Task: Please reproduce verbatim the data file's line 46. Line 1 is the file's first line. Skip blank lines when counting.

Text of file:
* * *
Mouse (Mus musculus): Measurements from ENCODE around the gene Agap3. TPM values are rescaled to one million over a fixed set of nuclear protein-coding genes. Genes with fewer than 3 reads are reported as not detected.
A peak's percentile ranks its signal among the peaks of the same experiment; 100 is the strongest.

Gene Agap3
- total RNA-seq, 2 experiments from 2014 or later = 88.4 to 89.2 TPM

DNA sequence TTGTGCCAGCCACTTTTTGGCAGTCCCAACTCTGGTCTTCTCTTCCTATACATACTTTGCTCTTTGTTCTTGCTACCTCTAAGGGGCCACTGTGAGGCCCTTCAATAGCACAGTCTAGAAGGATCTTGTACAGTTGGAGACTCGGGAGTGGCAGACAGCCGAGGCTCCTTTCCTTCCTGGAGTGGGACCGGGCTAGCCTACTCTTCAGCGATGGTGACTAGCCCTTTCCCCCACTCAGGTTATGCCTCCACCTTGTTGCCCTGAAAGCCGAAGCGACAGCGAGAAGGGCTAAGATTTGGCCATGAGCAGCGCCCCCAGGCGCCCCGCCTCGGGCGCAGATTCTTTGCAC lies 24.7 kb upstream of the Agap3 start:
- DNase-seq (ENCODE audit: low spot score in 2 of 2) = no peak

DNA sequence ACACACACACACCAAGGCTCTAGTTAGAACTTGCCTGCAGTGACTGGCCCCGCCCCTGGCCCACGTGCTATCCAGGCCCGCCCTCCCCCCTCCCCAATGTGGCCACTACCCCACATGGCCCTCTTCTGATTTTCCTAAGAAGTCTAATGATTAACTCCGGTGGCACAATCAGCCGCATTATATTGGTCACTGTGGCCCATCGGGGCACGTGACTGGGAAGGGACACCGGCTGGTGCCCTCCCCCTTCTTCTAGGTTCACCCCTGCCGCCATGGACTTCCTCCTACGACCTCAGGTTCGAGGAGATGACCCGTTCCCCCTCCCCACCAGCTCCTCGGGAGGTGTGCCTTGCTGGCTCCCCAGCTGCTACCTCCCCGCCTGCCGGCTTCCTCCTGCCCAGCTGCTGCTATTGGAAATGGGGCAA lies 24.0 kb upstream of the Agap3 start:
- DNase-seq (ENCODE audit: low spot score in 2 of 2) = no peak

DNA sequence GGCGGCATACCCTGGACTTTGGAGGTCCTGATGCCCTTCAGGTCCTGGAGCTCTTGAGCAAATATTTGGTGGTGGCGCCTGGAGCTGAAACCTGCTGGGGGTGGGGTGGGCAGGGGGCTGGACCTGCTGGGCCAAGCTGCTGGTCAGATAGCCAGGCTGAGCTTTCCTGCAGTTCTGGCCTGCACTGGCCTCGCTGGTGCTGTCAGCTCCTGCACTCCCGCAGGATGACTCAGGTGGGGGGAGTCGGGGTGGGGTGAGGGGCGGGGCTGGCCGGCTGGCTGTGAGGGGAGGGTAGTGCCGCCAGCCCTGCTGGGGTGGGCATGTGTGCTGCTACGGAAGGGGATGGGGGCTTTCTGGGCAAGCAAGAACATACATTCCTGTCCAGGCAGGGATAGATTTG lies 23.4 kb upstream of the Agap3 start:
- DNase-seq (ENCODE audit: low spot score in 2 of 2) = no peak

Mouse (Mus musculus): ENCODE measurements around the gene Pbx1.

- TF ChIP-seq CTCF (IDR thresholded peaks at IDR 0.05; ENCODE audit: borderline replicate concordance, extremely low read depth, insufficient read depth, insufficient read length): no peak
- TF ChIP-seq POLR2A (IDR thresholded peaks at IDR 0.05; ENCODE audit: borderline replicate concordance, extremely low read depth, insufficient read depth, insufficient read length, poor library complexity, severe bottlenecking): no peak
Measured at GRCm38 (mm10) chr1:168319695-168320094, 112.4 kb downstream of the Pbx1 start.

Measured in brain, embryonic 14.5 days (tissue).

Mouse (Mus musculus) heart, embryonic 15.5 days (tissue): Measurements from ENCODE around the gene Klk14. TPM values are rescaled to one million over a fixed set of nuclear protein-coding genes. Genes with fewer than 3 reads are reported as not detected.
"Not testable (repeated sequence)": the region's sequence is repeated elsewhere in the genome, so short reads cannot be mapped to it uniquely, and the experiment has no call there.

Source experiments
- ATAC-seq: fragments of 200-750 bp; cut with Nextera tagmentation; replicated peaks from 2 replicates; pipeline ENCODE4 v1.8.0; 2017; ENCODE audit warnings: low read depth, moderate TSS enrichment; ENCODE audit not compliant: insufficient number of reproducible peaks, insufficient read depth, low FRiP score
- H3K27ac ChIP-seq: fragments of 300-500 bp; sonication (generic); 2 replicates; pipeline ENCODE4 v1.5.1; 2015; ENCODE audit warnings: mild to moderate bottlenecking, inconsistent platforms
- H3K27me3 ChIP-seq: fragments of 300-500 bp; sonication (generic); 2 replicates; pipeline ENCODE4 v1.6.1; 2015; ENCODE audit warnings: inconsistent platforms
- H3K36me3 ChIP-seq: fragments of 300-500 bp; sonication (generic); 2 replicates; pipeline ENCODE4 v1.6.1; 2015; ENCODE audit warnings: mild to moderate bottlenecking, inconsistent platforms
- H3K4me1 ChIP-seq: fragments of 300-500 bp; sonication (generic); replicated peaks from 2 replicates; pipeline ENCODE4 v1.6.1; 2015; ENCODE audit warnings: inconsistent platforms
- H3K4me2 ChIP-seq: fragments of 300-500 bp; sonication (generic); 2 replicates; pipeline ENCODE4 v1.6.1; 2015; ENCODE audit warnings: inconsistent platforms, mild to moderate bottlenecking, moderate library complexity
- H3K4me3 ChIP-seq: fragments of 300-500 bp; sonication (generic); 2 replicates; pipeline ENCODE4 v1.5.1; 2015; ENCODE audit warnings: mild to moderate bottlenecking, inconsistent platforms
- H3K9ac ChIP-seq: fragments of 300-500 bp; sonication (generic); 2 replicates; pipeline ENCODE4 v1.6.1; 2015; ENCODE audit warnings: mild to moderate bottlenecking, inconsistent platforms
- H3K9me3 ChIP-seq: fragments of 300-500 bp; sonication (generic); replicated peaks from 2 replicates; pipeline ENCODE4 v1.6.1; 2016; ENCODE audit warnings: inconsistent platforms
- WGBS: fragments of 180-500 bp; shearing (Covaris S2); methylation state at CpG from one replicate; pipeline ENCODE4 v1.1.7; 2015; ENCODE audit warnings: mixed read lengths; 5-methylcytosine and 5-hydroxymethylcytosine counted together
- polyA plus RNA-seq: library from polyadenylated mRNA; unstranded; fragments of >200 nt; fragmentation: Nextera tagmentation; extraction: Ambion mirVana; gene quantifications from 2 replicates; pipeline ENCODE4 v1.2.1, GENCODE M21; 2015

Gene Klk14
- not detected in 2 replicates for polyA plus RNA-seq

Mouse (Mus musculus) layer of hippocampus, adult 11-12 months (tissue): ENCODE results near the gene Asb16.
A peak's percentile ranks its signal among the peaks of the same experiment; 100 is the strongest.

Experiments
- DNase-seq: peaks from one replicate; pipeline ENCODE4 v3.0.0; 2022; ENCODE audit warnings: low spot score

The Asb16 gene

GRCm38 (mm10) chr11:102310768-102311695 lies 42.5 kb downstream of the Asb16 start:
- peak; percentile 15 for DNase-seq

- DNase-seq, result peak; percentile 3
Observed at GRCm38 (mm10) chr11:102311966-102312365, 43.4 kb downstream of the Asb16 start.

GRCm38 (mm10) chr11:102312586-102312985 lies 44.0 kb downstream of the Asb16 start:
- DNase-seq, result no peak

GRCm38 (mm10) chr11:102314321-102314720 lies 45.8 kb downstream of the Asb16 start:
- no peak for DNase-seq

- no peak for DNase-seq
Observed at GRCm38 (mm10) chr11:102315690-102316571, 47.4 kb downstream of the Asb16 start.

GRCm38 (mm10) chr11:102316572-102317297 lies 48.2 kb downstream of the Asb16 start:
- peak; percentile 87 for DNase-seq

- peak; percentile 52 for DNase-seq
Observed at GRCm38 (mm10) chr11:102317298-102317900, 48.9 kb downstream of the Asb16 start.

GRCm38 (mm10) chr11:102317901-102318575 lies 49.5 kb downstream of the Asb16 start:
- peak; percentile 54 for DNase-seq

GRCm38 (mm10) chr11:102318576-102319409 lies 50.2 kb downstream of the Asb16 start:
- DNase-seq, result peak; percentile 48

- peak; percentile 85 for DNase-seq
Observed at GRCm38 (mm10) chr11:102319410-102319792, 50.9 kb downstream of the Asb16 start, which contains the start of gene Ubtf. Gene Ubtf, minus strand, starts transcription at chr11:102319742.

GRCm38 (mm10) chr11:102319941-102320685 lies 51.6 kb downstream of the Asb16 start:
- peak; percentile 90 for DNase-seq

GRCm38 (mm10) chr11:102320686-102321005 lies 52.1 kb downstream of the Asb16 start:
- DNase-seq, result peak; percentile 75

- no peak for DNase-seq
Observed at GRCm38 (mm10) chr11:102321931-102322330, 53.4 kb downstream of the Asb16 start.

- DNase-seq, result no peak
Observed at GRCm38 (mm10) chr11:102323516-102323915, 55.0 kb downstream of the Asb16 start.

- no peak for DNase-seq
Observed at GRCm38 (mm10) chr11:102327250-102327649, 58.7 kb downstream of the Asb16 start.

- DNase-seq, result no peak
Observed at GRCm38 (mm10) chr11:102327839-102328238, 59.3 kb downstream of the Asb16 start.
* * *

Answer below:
Observed at GRCm38 (mm10) chr11:102315690-102316571, 47.4 kb downstream of the Asb16 start.